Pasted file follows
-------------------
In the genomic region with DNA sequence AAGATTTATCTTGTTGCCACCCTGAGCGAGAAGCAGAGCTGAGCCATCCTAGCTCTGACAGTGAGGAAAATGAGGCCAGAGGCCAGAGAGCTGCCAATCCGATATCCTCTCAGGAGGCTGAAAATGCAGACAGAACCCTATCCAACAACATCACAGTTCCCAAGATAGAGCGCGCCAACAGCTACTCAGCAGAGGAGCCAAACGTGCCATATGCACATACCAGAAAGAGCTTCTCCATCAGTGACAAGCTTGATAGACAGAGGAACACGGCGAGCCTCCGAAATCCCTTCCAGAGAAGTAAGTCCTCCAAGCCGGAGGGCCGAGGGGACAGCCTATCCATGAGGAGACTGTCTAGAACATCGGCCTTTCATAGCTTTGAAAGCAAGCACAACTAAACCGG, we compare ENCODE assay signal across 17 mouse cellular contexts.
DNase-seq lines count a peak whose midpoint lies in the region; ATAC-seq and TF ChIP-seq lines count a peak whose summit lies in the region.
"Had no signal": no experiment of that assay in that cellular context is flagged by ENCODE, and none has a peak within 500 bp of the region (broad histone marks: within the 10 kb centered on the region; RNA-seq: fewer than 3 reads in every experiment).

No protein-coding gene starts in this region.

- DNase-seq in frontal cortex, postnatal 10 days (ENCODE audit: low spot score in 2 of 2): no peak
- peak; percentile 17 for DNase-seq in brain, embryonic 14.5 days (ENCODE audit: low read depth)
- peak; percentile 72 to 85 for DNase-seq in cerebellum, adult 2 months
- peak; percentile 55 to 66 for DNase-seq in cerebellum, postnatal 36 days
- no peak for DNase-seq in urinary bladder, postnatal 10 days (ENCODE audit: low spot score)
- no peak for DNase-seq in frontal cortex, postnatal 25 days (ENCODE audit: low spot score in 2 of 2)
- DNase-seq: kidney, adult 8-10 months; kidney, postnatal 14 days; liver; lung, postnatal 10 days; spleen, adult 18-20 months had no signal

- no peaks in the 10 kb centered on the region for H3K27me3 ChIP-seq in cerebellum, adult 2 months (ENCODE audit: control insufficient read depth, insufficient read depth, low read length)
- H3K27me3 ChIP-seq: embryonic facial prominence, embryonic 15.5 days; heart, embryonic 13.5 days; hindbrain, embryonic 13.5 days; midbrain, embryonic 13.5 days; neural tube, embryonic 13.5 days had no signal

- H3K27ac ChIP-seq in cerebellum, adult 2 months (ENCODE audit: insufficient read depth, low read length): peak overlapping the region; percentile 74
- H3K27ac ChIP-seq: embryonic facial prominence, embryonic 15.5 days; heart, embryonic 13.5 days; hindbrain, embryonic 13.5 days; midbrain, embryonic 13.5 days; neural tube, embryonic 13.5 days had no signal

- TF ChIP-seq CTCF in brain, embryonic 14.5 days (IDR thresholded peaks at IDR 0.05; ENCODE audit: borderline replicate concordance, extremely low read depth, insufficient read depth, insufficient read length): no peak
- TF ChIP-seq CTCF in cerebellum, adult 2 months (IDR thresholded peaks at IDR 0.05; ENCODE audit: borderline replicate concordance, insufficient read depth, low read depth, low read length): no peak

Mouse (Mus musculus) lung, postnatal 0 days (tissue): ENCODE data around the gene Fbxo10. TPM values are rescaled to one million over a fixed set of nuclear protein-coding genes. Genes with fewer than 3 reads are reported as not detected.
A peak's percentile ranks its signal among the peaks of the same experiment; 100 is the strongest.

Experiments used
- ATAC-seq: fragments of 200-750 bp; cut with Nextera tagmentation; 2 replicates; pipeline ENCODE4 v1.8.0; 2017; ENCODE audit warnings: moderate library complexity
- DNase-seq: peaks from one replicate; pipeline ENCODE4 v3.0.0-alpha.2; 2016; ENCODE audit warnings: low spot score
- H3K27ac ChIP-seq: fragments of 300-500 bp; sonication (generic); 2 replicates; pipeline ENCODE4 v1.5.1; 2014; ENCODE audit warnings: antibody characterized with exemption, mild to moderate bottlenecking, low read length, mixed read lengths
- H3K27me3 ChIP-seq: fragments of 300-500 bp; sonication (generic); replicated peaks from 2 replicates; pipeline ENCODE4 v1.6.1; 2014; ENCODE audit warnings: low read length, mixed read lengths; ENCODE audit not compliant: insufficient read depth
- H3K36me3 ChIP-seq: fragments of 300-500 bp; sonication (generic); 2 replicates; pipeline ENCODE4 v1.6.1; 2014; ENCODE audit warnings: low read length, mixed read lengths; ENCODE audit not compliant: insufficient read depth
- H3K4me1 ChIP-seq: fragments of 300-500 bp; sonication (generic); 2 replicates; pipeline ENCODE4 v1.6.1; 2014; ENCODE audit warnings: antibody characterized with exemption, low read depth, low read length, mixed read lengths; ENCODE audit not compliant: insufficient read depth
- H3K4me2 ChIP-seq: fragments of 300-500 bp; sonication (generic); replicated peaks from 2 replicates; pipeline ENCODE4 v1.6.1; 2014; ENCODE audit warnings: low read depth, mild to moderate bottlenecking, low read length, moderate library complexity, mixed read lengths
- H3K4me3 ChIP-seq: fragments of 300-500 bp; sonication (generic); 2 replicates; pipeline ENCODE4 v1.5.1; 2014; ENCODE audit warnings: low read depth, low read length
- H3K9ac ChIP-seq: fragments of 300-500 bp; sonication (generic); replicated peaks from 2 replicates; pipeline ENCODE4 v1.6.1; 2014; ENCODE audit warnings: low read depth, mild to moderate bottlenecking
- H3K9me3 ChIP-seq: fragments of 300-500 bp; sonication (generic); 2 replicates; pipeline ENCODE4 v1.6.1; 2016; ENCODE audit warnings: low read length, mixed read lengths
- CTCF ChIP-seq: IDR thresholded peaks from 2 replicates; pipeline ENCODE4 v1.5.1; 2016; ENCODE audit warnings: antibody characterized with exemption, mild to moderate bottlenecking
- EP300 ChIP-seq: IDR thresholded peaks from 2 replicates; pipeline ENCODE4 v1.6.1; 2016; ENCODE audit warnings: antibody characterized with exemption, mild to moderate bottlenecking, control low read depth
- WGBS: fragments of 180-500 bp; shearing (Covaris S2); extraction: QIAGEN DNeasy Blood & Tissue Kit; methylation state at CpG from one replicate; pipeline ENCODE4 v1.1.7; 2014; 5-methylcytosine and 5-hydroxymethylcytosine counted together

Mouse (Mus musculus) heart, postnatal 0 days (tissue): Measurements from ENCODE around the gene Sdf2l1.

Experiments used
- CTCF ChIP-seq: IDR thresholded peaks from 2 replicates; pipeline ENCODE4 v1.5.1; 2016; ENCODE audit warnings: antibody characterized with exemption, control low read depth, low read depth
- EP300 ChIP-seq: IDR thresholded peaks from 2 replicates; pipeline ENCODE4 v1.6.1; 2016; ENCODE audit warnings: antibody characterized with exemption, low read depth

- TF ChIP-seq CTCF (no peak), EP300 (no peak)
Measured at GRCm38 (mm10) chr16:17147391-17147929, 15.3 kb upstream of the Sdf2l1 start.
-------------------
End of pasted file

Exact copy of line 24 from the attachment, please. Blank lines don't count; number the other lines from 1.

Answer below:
- H3K27me3 ChIP-seq: fragments of 300-500 bp; sonication (generic); replicated peaks from 2 replicates; pipeline ENCODE4 v1.6.1; 2014; ENCODE audit warnings: low read length, mixed read lengths; ENCODE audit not compliant: insufficient read depth